- nella discussione First Book!! My Life on the Road, By Gloria Steinem ha condiviso un articolo della Steinem dal sito Feed Your Need To Read;
- ha aperto una discussione per chiedere agli artisti del gruppo di realizzare Group Icon o the Masthead e artwork con citazioni dal libro (ha dato visibilità alla proposta con un post su Facebook).
Emma ha anche aperto una discussione intitolata From Gloria Steinem in cui figurano dieci libri che la scrittrice femminista sceglierebbe di leggere su un’isola deserta:
TEN BOOKS FOR A DESERT ISLAND
If I were marooned on a desert island, I would want a book on edible plants and building a raft, but here are ten I would choose for the pleasure of big and new understandings.
The Mermaid and the Minotaur, Dorothy Dinnerstein In a migratory past when both men and women raised children, men developed empathy, patience, attention to detail, and a sense of the value of life; all qualities now wrongly called “feminine.” Dinnerstein will convince you that men again raising children is the key to world peace.
Exterminate All the Brutes, Sven Lindquist By traveling in Africa while also learning from hundreds of books stored in his computer, Lindquist shows us that racism was invented to justify colonialism. Racism came home to Europe as the holocaust.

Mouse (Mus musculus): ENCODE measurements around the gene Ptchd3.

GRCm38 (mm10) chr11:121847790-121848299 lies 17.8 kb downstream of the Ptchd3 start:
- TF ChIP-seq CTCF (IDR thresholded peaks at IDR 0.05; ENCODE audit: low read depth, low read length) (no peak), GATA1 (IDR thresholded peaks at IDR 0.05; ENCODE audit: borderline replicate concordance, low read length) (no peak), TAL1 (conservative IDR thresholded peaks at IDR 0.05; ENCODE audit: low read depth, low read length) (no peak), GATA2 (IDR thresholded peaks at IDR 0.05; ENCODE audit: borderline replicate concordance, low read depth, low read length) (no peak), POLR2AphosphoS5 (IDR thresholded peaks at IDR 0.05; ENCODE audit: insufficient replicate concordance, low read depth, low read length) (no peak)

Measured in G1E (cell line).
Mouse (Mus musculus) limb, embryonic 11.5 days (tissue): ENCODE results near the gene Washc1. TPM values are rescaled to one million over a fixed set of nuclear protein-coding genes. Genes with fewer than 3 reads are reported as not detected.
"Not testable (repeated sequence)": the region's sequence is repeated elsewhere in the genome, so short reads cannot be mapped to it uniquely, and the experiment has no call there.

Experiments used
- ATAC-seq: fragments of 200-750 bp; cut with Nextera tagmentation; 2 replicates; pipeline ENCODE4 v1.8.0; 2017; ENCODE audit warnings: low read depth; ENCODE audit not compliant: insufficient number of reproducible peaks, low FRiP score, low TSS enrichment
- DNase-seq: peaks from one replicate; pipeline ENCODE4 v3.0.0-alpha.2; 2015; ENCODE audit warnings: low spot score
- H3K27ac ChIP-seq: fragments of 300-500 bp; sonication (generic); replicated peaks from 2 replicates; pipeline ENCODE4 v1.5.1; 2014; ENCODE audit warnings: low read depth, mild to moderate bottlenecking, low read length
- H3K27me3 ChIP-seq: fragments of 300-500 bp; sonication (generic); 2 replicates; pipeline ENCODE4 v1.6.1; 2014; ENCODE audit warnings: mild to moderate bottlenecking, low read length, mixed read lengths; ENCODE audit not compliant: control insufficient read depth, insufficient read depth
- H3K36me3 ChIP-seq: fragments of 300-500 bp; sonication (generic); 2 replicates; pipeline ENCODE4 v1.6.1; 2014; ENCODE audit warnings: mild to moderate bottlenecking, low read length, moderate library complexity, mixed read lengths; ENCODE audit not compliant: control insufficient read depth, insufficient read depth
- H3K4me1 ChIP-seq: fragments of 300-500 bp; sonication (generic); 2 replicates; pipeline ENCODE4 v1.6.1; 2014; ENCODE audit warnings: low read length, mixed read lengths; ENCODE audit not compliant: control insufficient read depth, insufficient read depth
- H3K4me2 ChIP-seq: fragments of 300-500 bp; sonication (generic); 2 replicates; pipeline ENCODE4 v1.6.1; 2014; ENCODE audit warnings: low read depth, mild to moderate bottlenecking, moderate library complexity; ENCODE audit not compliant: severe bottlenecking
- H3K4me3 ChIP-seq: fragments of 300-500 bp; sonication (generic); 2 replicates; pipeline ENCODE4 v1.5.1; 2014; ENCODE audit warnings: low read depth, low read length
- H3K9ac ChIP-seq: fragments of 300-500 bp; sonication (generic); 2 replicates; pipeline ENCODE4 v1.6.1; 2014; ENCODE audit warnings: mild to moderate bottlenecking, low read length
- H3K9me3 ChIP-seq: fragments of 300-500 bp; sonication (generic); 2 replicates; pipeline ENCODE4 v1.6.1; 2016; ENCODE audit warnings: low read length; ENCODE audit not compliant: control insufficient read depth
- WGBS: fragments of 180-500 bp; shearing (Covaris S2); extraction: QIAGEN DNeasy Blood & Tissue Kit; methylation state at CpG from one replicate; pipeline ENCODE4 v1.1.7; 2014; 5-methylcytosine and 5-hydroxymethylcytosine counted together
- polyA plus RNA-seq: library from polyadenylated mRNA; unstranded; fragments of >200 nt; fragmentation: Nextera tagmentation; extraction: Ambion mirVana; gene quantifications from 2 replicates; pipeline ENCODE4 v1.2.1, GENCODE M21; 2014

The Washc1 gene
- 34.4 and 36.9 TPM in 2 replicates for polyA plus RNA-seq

Two Thousand Seasons, Ayi Kwei Armah In the communal voice of a storyteller, this great Ghanaian novelist describes Africa before Arab and European invasions and slave-taking. He not only re-defines history, but how history is told.
The Sacred Hoop, Paula Gunn Allen By describing the Americas before Columbus and what is still the biggest genocide in history, she tells us that “the root of oppression is the loss of memory.” Otherwise, we would know that most of what we want in the future was once here.
Trauma and Recovery, Judith Herman From shell shock in World War I to childhood sexual abuse today, the reality of trauma has been denied. But as this indispensable book makes clear, “Remembering and telling the truth about terrible events are prerequisites both for the restoration of the social order and for the healing of individual victims.”
At the Dark End of the Street, Danielle McGuire For a decade before Rosa Parks began the Montgomery bus boycott, she had been protesting the rapes at bus stops of black women by white men. This book helps make the female half of the civil rights movement visible.
The Color Purple, Alice Walker Because she makes the invisible visible, and redeems people who seem irredeemable, she makes every reader feel visible and redeemable, too.